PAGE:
At Big Spring in the Big Lost River Range of Idaho, the Shoshone have several pictographic panels which designate this as a sacred site. The area includes a water fall and the pictographs are selectively placed to focus on the sacred geography of the place. Some of the pictographic figures seem to indicate contact with the southwest, perhaps with the Hopi.  

Jenny Lake in Grand Teton National Park in Wyoming is a sacred ceremonial area for the Shoshone. This is an area in which the Shoshone had traditionally held a Sun Dance. In 2000, acknowledging that a Sun Dance had not been held in this sacred location for 132 years, the Shoshone of the Wind River Reservation asked the National Park Service for permission to hold a Sun Dance on this sacred ground. The National Park Service, however, turned down the request, claiming that the ceremony would cause environmental action and that the Park did not have adequate resources for it.

At Dinwoody Canyon on the Wind River Reservation in Wyoming there are hundreds of pictographs which have been drawn over a long period of time. There are several large panels which have representations of the Water Ghost Beings and the Rock Ghost Beings. Some of the figures are obviously female, showing breasts and pubic fringe. The figures show that the spirit world includes female figures.

At Medicine Butte and Cedar Butte in Wyoming there are pictographs which are sacred to the Shoshone.

For the Eastern Shoshone in Wyoming, Bull Lake is also a sacred place for it is the home of monsters and it is the place where ghost people play the hand game. The lake, according to Shoshone tradition, houses a remarkable water buffalo. These are supernatural spirits which look like buffalo, but live in the lake. Seeing a water buffalo is considered to be a bad sign.  

Mount Newberry in Nevada is called Avi Kwa Me or Spirit Mountain by the Mohave. This sacred mountain is the residence of Mutavilya and Mastahmo, the spirit teachers who instructed the Mohave people to be the caretakers of the river and the land.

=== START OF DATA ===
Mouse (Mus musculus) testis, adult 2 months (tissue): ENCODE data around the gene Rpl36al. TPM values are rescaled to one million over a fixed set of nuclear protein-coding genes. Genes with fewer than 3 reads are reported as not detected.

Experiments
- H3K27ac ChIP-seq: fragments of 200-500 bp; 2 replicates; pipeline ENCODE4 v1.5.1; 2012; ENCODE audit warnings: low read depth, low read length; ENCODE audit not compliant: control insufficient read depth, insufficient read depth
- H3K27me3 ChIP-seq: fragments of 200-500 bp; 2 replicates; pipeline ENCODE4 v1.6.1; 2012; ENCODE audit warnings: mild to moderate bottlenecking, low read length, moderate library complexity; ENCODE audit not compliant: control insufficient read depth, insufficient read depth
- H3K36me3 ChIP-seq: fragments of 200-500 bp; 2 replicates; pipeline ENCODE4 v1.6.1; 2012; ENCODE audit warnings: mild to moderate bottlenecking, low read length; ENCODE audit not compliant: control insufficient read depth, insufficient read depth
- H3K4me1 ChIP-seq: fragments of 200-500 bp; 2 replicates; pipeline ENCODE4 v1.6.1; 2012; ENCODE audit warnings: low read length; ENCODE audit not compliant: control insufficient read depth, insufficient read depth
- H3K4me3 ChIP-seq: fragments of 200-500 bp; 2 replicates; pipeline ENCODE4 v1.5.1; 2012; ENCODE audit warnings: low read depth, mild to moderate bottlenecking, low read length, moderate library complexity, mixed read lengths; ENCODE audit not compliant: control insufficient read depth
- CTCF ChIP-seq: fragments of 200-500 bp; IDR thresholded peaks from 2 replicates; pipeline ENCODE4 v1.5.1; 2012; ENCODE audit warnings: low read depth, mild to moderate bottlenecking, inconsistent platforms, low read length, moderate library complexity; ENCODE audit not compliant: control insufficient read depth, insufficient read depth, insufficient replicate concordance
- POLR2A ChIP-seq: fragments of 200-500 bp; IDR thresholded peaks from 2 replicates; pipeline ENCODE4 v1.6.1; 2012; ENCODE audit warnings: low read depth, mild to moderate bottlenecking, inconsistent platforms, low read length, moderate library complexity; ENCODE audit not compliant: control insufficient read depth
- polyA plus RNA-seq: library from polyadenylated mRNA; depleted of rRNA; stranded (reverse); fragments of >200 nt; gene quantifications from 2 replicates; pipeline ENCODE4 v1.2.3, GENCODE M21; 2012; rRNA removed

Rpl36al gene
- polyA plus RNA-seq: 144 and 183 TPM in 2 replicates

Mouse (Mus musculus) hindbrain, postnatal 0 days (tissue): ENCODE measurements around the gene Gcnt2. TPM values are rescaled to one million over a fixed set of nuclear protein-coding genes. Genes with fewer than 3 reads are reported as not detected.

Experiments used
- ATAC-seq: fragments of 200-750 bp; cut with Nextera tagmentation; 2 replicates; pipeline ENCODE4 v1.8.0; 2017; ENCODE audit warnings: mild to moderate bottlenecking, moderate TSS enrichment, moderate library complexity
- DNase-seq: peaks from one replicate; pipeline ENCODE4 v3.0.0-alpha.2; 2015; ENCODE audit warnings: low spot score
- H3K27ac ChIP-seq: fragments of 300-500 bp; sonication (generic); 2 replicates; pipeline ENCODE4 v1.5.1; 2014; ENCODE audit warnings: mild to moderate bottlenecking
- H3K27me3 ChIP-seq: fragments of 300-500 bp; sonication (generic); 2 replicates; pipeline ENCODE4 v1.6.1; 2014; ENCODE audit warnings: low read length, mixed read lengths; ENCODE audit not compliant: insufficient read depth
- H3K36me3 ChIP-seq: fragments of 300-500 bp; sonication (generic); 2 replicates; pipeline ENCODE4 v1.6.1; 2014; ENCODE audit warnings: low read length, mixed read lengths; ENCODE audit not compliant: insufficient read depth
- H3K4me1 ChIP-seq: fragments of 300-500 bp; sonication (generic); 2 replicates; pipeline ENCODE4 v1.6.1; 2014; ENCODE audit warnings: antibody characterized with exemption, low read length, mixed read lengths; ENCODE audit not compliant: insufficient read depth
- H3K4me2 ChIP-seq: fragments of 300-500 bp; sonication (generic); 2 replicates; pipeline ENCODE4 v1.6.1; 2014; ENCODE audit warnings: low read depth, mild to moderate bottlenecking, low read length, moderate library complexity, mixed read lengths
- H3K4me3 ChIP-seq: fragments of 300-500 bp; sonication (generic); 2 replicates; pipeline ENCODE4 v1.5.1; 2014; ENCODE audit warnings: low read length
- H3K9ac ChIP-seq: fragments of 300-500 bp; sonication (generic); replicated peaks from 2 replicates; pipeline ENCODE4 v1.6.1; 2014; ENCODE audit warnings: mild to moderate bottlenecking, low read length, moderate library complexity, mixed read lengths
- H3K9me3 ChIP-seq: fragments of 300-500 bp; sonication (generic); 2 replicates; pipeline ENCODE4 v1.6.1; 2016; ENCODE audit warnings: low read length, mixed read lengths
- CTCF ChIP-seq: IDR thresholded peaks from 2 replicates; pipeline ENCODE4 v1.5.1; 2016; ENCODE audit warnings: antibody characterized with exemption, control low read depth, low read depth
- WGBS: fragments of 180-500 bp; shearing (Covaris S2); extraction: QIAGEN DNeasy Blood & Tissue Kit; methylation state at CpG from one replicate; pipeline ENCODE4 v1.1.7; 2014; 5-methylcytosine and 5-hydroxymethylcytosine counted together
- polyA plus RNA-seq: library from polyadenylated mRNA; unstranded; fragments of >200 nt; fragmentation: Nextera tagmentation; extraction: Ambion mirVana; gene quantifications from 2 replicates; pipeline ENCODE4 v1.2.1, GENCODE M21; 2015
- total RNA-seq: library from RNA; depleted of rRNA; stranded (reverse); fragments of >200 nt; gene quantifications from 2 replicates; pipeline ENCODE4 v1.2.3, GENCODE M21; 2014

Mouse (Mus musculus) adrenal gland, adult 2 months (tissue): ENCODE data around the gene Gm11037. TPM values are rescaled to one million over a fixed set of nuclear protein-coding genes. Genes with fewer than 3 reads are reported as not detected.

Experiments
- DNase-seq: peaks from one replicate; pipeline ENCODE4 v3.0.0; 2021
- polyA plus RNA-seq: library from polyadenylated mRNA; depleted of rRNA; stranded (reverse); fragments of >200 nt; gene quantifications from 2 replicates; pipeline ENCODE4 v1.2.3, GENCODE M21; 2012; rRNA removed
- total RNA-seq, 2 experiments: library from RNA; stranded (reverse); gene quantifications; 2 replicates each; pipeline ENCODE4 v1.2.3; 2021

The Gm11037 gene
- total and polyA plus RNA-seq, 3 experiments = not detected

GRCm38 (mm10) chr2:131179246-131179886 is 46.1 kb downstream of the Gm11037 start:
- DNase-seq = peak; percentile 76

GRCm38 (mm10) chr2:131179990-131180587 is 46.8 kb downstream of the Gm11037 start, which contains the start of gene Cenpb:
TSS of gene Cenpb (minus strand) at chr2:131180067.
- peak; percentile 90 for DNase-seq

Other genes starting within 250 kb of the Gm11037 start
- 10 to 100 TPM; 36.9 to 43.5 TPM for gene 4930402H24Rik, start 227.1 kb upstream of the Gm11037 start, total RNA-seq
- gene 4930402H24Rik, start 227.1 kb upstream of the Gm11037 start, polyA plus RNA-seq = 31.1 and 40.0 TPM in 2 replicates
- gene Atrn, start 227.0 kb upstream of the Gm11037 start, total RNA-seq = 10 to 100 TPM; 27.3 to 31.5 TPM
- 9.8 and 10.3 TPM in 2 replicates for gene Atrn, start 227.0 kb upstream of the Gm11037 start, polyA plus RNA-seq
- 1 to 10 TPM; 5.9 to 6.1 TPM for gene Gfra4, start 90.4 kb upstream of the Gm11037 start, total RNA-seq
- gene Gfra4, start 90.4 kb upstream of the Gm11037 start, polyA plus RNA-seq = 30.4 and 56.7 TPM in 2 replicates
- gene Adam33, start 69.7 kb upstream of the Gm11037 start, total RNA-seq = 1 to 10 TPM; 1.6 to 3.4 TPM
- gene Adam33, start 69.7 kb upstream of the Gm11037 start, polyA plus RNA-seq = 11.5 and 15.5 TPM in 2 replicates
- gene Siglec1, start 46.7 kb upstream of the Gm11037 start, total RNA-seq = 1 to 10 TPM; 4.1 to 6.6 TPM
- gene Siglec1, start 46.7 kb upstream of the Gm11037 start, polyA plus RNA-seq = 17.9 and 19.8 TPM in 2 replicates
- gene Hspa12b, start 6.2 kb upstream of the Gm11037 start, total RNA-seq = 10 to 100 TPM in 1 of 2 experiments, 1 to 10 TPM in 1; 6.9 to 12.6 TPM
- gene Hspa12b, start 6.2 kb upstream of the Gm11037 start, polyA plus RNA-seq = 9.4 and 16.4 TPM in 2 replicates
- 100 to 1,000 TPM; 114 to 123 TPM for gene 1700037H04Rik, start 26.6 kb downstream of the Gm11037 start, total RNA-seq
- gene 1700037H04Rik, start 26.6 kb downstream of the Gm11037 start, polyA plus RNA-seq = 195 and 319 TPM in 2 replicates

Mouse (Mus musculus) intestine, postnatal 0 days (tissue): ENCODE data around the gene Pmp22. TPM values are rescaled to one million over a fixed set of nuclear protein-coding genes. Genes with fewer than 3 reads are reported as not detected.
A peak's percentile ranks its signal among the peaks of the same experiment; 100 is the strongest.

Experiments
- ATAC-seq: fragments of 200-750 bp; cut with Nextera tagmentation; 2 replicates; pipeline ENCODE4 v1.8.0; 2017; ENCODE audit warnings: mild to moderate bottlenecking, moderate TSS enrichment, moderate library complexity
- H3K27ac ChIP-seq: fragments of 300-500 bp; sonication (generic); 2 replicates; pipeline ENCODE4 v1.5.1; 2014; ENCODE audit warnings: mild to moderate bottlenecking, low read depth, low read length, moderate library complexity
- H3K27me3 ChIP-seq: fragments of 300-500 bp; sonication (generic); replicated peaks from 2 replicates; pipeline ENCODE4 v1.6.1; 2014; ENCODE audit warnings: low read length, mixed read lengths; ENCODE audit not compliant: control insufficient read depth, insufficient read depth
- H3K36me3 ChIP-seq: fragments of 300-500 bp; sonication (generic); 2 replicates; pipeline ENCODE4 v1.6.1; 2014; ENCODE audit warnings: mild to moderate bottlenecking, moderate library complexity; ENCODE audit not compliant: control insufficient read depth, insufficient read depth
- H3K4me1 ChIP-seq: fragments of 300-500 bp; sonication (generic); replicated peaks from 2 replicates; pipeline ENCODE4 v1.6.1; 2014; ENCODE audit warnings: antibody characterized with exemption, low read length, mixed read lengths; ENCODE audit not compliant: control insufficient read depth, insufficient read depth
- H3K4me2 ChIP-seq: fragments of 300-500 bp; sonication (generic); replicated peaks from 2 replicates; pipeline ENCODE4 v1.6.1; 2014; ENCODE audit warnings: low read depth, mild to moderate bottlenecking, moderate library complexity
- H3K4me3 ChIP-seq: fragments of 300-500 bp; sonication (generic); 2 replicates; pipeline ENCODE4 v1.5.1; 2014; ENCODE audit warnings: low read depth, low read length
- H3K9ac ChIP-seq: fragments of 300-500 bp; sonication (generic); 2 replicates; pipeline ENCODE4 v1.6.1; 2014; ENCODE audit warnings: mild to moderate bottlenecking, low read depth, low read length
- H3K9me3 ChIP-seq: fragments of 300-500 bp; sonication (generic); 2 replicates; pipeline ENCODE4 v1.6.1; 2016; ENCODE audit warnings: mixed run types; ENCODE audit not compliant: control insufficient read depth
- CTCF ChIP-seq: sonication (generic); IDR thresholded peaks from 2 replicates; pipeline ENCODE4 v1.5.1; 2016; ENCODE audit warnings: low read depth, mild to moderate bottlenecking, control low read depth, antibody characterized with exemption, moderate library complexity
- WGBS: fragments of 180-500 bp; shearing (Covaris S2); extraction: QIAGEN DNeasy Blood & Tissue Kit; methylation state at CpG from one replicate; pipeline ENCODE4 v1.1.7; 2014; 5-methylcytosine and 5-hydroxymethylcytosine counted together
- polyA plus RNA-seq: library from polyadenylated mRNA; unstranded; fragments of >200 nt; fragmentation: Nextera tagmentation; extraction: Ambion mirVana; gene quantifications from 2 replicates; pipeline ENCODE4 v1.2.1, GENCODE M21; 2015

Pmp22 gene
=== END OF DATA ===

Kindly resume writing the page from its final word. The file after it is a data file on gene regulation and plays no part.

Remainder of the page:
Crowheart Butte in Wyoming is a spiritual place for the Shoshone. There are lots of good guardian spirits here. In 1866, the Shoshone and the Bannock fought a battle against the Crow here.

The Great Basin is a tectonically active region and has a number of hot springs. Hot springs are traditionally seen as a source of healing water and mud which can be used to relieve pain. For traditional Native Americans it is important to leave offerings at these healing waters and not to use them for recreation.

Pagosa Hot Springs in Colorado is sacred to the Ute for its ability to heal the sick. Smoking the sacred pipe at the springs is especially powerful.

Hot Springs in Wyoming is sacred to the Shoshone. According to some oral traditions, the Shoshone were warned to stay away from the springs by the Nimimbe (a race of dwarfish mountain people). The spring, according to the Nimimbe, is home to monstrous serpents.

South Fork Canyon of the Little Wind River contains a deep cave where the Shoshone traditionally buried their dead.

Yucca Mountain in Nevada is sacred to the Shoshone. In 2002, it was designated as the site of a storage facility for dangerous nuclear waste. In making the decision to use this site the tribe was not consulted by the U.S. government. The plan for the nuclear waste repository was scrapped in 2010. Under the 1863 Treaty of Ruby Valley, the Shoshone still claim ownership of this sacred site.

Parowan Gap in southern Utah is sacred to the Paiute. The gap was used as a solar calendar to mark the beginnings of the seasons. Petroglyphs etched into the rocks around the gap convey the spiritual significance of the area.

Old Man Mountain is an isolated rock formation in Colorado. This is a vision quest site that has been used for more than 3,000 years.

Cave Rock near Lake Tahoe in Nevada is sacred to the Washo. In 2000, the Forest Service began to allow rock climbing on this sacred formation.

In spite of a century of propaganda to the contrary, there are many sacred places in present-day Yellowstone National Park. The Shoshone, for example, would seek spiritual help from the geysers. Bathing in the waters of the geysers was a way of enhancing one’s spiritual power.  

One of the continuing problems facing sacred sites in the Great Basin is vandalism and looting by non-Indians. In 2010, the Shoshone-Paiute tribes of the Duck Valley Reservation began flying helicopters to keep watch on important culture sites and to prevent vandalism and looting. The sites include vision quest sites as well as ancient fishing sites, burial grounds, and other sacred areas.

The Ute often used stone circles as a part of their ceremonies. The Ute traditionally used these stone circles as individual ritual sites and they are still considered sacred today. There was not a standardized way of using these stone circles. Each of the spiritual leaders had their own ceremonies and their own way of using the circles.